The Writing of Fiction (Paperback)

The Writing of Fiction By Edith Wharton Cover Image

The Writing of Fiction (Paperback)

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A rare work of nonfiction from Edith Wharton, The Writing of Fiction contains timeless advice on writing and reading well from the first woman ever to win a Pulitzer Prize—now with a new introduction by Brandon Taylor.

In 1921, Edith Wharton won a Pulitzer Prize for her first novel, The Age of Innocence. Over the course of her career, she would continue to produce beloved, bestselling work—from The House of Mirth to The Custom of the Country—and gained a reputation for her incisive critiques of her upper-class social circle. To each new generation of readers, her work remains fresh, formally remarkable, and endlessly entertaining.

The Writing of Fiction is a window into Wharton’s mind as she ponders the intertwined arts of writing and reading. Wharton provides invaluable insight on the subjects of character, the challenge of finely-tuned short stories, the construction of a novel, and more. Beyond a treatise on craft, The Writing of Fiction is a sweeping meditation by a masterful practitioner and a rare chance to experience the inimitable voice of one of America’s most influential novelists.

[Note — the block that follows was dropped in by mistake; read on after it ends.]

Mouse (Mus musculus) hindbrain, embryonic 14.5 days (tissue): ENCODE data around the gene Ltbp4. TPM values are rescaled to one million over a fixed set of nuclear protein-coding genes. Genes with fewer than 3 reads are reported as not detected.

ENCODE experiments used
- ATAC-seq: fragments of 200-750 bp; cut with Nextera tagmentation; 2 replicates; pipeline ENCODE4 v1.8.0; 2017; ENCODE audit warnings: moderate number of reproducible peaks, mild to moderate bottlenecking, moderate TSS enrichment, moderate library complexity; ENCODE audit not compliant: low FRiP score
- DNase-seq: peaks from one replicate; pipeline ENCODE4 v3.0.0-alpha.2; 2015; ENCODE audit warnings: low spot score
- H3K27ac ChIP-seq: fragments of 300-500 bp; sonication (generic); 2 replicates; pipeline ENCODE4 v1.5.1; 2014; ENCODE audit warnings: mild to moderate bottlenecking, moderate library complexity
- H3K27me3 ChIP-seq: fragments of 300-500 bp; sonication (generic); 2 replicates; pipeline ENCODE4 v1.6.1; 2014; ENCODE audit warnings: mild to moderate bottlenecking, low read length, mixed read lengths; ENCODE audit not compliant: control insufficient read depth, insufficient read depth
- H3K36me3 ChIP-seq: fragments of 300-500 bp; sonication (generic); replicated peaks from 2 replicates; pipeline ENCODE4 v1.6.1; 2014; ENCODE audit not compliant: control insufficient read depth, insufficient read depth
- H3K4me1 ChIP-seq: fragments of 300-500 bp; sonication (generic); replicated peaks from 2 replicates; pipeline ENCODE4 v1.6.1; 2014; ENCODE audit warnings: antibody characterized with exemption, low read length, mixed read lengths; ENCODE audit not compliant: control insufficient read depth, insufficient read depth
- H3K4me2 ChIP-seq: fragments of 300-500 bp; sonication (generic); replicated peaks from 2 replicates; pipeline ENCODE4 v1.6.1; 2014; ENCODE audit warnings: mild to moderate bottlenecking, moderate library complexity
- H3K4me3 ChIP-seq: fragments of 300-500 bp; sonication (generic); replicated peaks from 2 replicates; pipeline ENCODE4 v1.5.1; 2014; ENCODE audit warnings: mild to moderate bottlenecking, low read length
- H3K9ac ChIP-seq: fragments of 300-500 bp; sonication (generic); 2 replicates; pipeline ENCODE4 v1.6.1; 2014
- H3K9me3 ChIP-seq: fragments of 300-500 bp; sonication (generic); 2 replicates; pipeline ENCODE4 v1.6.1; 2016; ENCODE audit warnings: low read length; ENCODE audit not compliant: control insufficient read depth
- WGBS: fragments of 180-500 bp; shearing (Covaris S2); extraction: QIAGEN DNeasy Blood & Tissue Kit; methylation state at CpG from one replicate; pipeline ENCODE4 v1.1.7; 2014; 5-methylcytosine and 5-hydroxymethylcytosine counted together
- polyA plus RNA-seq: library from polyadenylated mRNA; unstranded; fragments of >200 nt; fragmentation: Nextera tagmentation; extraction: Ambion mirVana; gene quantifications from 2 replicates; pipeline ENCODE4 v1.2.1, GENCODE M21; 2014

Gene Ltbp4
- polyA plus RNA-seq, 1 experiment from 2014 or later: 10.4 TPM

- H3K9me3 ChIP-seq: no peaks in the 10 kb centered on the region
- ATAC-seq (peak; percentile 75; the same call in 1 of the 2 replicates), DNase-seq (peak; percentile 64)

Edith Wharton (1862–1937) was an American novelist—the first woman to win a Pulitzer Prize for her novel The Age of Innocence in 1921—as well as a short story writer, playwright, designer, reporter, and poet. Her other works include Ethan Frome, The House of Mirth, and Roman Fever and Other Stories. Born into one of New York’s elite families, she drew upon her knowledge of upper-class aristocracy to realistically portray the lives and morals of the Gilded Age.
Product Details ISBN: 9780684845319
ISBN-10: 0684845318
Publisher: Scribner
Publication Date: October 8th, 1997
Pages: 128
Language: English
"There are only three or four American novelists who can be thought of as 'major'--and Edith Wharton is one."--Gore Vidal

"Edith Wharton is my favorite writer and her incisive indictments of the wealthy class she was a part of, are endlessly interesting to me."--Roxane Gay, Medium

"Edith Wharton was there before all of us; disdainful, imperious, brilliant foremother."--The Millions